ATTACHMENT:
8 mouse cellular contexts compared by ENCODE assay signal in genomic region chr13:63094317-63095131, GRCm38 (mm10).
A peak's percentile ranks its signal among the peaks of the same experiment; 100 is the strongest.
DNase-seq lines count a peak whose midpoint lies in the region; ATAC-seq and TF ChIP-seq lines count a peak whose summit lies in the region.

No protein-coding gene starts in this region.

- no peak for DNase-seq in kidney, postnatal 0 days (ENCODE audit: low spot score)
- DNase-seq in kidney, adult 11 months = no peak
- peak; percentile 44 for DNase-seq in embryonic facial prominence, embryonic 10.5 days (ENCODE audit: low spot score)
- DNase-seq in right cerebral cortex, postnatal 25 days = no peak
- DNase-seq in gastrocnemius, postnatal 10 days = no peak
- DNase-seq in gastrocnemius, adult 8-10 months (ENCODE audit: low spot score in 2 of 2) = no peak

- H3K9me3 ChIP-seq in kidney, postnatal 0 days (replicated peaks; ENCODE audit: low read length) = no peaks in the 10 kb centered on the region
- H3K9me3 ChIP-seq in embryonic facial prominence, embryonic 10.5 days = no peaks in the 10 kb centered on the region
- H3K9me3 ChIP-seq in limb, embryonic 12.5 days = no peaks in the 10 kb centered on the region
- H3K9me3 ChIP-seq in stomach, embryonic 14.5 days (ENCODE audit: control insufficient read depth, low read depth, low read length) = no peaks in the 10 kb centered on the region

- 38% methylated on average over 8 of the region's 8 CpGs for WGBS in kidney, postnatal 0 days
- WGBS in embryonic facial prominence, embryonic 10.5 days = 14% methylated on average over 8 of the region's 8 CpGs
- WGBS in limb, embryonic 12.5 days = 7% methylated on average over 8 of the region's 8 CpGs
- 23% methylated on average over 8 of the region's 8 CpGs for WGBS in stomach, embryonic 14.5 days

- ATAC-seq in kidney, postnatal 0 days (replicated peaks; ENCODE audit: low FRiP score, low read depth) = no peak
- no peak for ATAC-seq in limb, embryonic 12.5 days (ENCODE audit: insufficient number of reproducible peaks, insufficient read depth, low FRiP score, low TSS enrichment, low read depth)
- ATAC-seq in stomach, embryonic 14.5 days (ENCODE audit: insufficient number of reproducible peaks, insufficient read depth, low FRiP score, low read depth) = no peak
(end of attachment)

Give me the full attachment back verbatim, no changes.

8 mouse cellular contexts compared by ENCODE assay signal in genomic region chr13:63094317-63095131, GRCm38 (mm10).
A peak's percentile ranks its signal among the peaks of the same experiment; 100 is the strongest.
DNase-seq lines count a peak whose midpoint lies in the region; ATAC-seq and TF ChIP-seq lines count a peak whose summit lies in the region.

No protein-coding gene starts in this region.

- no peak for DNase-seq in kidney, postnatal 0 days (ENCODE audit: low spot score)
- DNase-seq in kidney, adult 11 months = no peak
- peak; percentile 44 for DNase-seq in embryonic facial prominence, embryonic 10.5 days (ENCODE audit: low spot score)
- DNase-seq in right cerebral cortex, postnatal 25 days = no peak
- DNase-seq in gastrocnemius, postnatal 10 days = no peak
- DNase-seq in gastrocnemius, adult 8-10 months (ENCODE audit: low spot score in 2 of 2) = no peak

- H3K9me3 ChIP-seq in kidney, postnatal 0 days (replicated peaks; ENCODE audit: low read length) = no peaks in the 10 kb centered on the region
- H3K9me3 ChIP-seq in embryonic facial prominence, embryonic 10.5 days = no peaks in the 10 kb centered on the region
- H3K9me3 ChIP-seq in limb, embryonic 12.5 days = no peaks in the 10 kb centered on the region
- H3K9me3 ChIP-seq in stomach, embryonic 14.5 days (ENCODE audit: control insufficient read depth, low read depth, low read length) = no peaks in the 10 kb centered on the region

- 38% methylated on average over 8 of the region's 8 CpGs for WGBS in kidney, postnatal 0 days
- WGBS in embryonic facial prominence, embryonic 10.5 days = 14% methylated on average over 8 of the region's 8 CpGs
- WGBS in limb, embryonic 12.5 days = 7% methylated on average over 8 of the region's 8 CpGs
- 23% methylated on average over 8 of the region's 8 CpGs for WGBS in stomach, embryonic 14.5 days

- ATAC-seq in kidney, postnatal 0 days (replicated peaks; ENCODE audit: low FRiP score, low read depth) = no peak
- no peak for ATAC-seq in limb, embryonic 12.5 days (ENCODE audit: insufficient number of reproducible peaks, insufficient read depth, low FRiP score, low TSS enrichment, low read depth)
- ATAC-seq in stomach, embryonic 14.5 days (ENCODE audit: insufficient number of reproducible peaks, insufficient read depth, low FRiP score, low read depth) = no peak